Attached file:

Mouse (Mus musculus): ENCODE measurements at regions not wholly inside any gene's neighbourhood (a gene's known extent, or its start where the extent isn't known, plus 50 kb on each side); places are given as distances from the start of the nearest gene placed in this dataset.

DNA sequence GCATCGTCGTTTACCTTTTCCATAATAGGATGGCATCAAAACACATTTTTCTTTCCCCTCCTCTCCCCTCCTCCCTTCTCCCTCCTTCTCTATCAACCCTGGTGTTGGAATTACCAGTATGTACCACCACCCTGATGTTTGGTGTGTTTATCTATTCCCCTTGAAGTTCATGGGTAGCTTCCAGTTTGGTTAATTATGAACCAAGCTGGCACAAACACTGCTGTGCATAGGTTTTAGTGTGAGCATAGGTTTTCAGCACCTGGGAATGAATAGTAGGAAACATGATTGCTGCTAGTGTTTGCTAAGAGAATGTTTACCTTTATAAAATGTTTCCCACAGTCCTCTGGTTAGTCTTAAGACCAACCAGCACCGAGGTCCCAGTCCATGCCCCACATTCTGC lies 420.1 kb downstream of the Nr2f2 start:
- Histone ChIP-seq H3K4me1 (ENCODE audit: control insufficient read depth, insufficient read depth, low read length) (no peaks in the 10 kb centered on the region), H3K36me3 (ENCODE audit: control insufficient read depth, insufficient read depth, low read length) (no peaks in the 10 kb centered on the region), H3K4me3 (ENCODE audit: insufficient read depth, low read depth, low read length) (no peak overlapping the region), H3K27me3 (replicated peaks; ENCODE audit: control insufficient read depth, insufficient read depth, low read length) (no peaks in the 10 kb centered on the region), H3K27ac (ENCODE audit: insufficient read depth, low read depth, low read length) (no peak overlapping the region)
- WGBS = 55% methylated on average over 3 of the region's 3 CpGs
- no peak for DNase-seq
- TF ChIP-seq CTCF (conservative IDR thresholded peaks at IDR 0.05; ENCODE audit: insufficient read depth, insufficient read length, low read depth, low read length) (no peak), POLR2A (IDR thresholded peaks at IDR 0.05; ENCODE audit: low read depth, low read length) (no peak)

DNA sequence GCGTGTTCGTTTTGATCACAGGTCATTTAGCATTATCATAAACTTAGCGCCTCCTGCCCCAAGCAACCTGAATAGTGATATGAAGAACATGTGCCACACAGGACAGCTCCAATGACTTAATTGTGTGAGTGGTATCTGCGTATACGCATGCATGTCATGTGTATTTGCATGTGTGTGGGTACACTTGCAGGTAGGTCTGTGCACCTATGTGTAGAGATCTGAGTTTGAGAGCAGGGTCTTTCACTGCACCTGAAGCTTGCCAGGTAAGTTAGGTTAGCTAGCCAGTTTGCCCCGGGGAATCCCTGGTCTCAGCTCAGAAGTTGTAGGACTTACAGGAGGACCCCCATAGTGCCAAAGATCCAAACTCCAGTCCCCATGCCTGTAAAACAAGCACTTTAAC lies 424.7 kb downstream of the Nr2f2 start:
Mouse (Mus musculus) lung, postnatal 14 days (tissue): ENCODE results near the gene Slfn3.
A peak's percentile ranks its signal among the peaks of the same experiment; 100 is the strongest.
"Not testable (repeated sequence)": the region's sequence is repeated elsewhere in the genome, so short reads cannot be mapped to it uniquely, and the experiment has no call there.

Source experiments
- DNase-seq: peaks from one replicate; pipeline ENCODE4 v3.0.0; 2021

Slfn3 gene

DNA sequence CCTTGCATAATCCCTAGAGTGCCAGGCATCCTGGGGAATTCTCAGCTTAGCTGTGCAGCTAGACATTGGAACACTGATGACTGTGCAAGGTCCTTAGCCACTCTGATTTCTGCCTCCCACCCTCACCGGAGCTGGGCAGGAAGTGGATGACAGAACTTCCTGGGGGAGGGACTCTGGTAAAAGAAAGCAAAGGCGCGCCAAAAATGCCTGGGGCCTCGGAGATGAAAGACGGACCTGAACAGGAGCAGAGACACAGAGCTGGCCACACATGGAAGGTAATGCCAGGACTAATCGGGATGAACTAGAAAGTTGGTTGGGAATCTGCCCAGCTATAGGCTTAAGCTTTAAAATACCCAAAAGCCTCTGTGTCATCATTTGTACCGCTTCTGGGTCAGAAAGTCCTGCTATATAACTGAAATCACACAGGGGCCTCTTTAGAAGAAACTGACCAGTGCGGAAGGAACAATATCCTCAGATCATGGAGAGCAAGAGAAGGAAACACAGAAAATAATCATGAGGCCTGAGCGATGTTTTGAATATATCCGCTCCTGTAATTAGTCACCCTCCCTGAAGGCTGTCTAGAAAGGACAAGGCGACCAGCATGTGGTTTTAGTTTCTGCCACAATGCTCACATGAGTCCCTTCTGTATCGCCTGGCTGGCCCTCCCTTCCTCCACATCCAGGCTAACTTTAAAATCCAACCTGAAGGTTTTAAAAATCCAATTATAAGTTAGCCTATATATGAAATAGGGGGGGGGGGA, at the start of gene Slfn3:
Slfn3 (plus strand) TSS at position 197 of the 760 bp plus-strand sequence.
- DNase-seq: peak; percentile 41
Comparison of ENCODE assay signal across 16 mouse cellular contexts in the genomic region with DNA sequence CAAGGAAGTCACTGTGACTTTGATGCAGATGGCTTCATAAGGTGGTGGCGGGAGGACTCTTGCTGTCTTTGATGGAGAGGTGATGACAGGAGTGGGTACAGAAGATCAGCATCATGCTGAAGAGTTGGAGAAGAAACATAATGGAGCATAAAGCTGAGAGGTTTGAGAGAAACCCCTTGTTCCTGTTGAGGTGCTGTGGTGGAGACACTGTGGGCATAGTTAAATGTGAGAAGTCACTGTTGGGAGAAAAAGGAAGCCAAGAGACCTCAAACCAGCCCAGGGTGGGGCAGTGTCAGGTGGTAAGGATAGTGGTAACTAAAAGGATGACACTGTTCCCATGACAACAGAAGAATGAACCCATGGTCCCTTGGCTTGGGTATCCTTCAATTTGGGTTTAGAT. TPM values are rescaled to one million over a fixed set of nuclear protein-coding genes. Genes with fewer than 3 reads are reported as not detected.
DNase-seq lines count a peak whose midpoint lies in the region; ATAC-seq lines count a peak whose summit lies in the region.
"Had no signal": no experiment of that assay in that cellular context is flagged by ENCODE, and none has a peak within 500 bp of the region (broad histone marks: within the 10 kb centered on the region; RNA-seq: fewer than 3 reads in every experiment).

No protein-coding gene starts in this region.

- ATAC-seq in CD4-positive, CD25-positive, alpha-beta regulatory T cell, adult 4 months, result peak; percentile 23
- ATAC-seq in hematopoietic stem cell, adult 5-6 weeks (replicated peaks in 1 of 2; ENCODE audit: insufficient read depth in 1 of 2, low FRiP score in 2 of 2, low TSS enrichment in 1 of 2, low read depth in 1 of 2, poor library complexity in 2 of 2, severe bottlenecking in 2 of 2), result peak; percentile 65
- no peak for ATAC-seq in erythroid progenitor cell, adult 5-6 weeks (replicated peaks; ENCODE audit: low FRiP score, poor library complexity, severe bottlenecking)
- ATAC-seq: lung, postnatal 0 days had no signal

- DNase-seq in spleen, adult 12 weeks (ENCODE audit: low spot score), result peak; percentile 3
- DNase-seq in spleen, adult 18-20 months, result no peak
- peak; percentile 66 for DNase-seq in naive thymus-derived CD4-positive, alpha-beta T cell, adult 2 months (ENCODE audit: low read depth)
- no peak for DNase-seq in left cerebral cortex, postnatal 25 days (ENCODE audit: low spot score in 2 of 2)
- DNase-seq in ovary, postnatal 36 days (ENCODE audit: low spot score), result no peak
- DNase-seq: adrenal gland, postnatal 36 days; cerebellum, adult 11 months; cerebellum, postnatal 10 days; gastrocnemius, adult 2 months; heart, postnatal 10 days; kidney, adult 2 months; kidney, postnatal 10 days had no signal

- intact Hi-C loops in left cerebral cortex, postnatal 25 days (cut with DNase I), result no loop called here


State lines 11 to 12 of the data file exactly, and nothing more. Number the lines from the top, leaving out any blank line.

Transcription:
Source experiments
- DNase-seq: peaks from one replicate; pipeline ENCODE4 v3.0.0; 2021